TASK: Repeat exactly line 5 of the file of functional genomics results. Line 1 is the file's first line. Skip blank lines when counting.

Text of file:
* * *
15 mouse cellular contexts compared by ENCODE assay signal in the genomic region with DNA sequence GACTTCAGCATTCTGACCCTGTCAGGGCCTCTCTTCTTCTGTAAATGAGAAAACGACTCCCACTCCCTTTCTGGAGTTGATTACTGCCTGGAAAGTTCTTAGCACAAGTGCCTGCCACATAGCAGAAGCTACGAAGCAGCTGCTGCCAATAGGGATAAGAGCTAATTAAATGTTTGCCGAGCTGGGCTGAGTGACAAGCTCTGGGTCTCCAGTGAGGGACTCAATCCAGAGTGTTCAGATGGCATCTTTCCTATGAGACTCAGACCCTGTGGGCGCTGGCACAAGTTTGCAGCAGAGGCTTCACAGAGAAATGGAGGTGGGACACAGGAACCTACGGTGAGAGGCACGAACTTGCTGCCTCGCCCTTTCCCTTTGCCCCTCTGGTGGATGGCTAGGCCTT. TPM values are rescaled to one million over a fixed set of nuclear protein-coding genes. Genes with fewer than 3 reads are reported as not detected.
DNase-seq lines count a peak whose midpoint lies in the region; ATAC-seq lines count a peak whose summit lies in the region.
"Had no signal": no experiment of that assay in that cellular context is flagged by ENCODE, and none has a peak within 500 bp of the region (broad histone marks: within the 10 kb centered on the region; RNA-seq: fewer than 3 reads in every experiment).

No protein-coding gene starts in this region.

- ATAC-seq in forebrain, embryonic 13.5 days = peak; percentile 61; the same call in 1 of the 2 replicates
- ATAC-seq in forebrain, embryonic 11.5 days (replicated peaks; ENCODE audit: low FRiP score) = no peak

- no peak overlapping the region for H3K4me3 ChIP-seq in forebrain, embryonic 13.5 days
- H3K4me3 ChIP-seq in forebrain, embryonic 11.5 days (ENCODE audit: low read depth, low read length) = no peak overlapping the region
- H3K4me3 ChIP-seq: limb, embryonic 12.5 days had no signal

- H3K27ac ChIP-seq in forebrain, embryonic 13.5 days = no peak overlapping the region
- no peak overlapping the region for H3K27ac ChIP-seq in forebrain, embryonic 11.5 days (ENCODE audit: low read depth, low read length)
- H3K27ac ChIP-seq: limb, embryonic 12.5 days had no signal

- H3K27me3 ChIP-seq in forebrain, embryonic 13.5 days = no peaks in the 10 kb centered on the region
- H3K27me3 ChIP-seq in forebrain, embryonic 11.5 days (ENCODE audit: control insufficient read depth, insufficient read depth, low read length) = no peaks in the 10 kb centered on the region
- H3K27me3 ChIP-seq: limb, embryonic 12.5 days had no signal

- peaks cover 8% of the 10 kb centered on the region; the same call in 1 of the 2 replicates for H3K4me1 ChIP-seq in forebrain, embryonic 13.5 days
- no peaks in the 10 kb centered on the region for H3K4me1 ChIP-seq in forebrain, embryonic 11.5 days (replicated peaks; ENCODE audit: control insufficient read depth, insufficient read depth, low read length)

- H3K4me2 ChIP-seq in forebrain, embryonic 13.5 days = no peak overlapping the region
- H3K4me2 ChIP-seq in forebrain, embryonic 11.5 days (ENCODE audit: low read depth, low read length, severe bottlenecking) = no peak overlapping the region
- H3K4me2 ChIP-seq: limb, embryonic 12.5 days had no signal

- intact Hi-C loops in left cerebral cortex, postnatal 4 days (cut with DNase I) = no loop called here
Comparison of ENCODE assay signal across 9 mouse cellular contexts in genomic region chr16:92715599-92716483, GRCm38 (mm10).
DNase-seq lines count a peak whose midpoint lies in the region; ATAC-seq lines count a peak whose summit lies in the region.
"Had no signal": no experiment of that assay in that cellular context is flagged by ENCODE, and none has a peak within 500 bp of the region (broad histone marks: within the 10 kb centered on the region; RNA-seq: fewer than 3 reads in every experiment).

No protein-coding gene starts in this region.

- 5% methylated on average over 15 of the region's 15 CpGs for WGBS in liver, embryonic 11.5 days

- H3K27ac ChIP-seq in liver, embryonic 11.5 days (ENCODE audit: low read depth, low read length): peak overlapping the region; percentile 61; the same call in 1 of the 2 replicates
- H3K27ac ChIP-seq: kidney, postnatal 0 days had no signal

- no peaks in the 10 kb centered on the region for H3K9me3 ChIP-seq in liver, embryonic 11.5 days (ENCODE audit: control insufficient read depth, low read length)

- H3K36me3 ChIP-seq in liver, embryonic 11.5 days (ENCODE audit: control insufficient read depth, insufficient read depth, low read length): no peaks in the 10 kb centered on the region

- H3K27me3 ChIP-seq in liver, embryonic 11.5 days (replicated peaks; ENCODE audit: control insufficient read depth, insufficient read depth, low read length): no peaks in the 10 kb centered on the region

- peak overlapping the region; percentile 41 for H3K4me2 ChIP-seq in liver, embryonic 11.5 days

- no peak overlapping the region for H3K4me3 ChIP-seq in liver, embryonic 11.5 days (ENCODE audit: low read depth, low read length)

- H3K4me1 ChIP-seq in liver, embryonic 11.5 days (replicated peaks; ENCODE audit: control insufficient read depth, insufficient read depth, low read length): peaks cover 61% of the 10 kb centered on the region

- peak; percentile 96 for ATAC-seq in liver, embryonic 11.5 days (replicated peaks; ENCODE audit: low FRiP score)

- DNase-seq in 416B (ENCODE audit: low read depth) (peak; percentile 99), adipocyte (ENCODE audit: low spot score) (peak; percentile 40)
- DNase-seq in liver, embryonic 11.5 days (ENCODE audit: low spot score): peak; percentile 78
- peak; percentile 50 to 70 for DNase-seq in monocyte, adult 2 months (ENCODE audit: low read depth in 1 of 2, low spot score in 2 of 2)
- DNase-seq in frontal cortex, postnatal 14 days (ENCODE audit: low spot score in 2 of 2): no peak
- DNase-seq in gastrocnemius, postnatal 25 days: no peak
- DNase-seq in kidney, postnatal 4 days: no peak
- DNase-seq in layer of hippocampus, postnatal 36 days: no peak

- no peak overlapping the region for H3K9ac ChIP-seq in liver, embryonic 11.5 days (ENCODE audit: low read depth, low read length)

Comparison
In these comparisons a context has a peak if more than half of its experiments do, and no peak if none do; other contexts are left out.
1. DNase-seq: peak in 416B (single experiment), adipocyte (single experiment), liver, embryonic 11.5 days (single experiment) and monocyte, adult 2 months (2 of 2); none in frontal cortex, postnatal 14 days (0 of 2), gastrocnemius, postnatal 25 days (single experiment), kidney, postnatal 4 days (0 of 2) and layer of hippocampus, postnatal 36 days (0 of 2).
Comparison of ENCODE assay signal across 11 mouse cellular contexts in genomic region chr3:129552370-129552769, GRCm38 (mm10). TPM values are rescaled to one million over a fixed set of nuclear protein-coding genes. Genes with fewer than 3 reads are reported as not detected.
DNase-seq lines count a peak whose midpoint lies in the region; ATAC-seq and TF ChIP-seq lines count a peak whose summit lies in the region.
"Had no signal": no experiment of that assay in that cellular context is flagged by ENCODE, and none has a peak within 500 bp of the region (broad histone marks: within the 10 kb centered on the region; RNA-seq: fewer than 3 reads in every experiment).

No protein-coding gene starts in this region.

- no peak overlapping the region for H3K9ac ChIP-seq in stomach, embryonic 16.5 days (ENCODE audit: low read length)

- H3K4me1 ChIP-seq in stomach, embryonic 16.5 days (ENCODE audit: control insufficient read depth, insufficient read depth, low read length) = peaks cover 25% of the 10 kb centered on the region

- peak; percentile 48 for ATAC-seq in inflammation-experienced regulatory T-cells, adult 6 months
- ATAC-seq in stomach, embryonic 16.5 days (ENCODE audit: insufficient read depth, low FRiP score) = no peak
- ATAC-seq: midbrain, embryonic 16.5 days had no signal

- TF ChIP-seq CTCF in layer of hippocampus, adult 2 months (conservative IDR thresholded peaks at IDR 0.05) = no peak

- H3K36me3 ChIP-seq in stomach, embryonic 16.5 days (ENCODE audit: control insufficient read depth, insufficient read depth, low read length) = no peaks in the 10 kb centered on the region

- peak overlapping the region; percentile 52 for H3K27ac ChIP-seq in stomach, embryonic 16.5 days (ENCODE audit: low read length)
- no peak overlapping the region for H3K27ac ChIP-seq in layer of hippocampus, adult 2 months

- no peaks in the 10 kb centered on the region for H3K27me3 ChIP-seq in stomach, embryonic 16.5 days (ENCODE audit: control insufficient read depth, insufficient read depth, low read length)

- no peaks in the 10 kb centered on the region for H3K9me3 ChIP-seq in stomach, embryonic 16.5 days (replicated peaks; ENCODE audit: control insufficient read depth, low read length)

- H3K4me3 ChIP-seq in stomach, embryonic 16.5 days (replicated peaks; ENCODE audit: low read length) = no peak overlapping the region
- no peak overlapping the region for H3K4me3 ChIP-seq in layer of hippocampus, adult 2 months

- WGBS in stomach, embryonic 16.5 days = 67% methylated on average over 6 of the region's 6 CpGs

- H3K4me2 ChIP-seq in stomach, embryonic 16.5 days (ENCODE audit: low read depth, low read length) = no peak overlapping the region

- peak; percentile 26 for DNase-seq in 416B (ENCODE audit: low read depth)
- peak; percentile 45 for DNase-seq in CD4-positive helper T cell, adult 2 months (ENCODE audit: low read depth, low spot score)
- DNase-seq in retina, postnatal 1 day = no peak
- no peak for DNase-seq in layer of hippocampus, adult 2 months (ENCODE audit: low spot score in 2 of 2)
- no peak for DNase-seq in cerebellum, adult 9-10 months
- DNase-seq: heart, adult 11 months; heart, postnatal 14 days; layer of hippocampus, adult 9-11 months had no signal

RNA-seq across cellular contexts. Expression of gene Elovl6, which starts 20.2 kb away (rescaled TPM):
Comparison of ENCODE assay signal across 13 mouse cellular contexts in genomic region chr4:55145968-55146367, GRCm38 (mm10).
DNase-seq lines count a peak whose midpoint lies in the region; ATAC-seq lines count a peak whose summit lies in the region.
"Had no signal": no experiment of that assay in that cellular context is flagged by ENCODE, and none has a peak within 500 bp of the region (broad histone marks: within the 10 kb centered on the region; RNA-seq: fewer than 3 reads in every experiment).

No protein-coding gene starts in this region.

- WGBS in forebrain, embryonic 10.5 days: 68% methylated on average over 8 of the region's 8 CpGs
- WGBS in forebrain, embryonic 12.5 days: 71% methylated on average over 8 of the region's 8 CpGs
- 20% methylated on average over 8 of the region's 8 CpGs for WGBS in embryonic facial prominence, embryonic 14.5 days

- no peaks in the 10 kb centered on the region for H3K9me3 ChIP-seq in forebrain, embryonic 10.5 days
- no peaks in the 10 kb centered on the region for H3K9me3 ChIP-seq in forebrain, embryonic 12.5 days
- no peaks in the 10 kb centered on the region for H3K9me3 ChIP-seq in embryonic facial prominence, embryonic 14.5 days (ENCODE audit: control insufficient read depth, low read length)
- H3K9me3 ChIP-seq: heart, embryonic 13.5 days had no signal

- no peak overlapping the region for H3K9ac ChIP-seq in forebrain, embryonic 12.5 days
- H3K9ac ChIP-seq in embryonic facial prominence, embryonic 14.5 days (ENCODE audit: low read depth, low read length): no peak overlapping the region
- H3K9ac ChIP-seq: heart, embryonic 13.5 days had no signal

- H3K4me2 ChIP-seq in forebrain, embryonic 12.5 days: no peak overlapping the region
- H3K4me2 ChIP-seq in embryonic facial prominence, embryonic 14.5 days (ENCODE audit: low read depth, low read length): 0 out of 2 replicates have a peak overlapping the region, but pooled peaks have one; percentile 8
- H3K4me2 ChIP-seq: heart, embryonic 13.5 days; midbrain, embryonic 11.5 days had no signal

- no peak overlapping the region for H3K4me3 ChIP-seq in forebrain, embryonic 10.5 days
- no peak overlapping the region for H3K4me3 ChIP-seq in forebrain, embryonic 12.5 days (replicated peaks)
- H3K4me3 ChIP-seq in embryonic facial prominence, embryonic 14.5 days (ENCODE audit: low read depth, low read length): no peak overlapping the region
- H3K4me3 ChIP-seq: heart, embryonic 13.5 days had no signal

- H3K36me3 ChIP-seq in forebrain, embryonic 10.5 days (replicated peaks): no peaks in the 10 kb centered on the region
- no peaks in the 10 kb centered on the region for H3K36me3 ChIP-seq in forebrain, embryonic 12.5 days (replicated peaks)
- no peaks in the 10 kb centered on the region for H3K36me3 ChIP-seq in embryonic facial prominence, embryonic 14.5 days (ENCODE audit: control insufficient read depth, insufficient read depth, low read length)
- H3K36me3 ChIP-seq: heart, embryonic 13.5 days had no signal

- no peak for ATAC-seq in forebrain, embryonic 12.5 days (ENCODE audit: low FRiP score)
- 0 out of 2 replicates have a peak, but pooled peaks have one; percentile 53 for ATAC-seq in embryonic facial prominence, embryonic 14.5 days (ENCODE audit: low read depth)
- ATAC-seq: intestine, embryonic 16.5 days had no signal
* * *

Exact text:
- ATAC-seq in forebrain, embryonic 13.5 days = peak; percentile 61; the same call in 1 of the 2 replicates